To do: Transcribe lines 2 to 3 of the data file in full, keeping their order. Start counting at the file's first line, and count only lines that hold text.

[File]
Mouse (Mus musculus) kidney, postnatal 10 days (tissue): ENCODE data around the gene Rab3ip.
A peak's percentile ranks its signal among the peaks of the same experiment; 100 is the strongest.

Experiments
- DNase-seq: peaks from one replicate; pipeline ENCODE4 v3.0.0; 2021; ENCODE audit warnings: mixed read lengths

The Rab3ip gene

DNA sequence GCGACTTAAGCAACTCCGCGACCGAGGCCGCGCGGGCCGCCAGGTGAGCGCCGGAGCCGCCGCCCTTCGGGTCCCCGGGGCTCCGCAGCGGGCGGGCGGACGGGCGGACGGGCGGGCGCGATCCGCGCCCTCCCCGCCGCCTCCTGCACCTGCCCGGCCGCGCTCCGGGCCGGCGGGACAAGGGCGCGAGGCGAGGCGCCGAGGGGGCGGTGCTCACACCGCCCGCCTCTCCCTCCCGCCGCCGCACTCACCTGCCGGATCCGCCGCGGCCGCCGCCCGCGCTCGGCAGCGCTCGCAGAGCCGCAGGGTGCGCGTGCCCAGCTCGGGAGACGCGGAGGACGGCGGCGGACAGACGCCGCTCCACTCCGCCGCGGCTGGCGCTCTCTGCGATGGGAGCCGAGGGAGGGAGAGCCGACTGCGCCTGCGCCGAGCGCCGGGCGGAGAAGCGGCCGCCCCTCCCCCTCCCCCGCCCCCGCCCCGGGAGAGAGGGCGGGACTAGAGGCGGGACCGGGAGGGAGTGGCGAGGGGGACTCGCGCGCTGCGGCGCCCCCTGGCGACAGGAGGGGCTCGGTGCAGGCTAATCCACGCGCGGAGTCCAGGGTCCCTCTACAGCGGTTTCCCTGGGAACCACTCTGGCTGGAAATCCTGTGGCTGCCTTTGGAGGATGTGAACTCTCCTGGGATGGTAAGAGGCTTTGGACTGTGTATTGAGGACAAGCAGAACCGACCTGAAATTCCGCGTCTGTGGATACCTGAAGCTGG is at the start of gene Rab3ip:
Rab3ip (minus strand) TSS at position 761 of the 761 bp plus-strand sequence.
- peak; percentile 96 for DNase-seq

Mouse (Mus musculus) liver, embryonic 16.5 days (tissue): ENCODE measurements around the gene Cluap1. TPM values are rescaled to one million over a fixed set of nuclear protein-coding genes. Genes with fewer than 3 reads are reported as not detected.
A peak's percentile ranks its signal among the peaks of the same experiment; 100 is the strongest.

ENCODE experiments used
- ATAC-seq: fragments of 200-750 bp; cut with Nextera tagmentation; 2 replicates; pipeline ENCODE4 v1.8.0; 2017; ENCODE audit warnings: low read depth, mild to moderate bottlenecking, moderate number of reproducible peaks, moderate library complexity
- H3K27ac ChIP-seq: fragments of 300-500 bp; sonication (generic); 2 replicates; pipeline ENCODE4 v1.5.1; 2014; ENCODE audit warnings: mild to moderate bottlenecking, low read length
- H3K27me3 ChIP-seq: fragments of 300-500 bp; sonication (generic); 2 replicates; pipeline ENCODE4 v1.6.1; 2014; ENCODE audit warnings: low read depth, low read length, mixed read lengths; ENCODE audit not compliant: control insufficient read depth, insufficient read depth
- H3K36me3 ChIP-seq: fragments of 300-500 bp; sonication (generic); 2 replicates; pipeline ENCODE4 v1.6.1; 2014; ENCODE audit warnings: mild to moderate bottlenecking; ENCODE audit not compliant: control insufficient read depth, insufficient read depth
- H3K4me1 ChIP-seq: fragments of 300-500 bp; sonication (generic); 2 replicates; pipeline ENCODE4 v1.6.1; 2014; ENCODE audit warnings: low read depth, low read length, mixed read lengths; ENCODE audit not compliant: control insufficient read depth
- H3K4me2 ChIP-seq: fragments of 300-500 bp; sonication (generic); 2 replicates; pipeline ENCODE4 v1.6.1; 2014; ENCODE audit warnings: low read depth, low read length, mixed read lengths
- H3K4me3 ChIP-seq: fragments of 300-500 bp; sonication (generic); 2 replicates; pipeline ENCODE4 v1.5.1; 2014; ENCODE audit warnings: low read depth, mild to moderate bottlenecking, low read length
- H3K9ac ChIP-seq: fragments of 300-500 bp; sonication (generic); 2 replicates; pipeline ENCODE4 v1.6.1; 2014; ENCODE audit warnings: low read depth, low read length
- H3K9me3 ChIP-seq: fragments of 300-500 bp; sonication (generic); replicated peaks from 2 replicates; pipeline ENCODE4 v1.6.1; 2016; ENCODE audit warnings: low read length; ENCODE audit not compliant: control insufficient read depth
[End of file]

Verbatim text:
A peak's percentile ranks its signal among the peaks of the same experiment; 100 is the strongest.

Experiments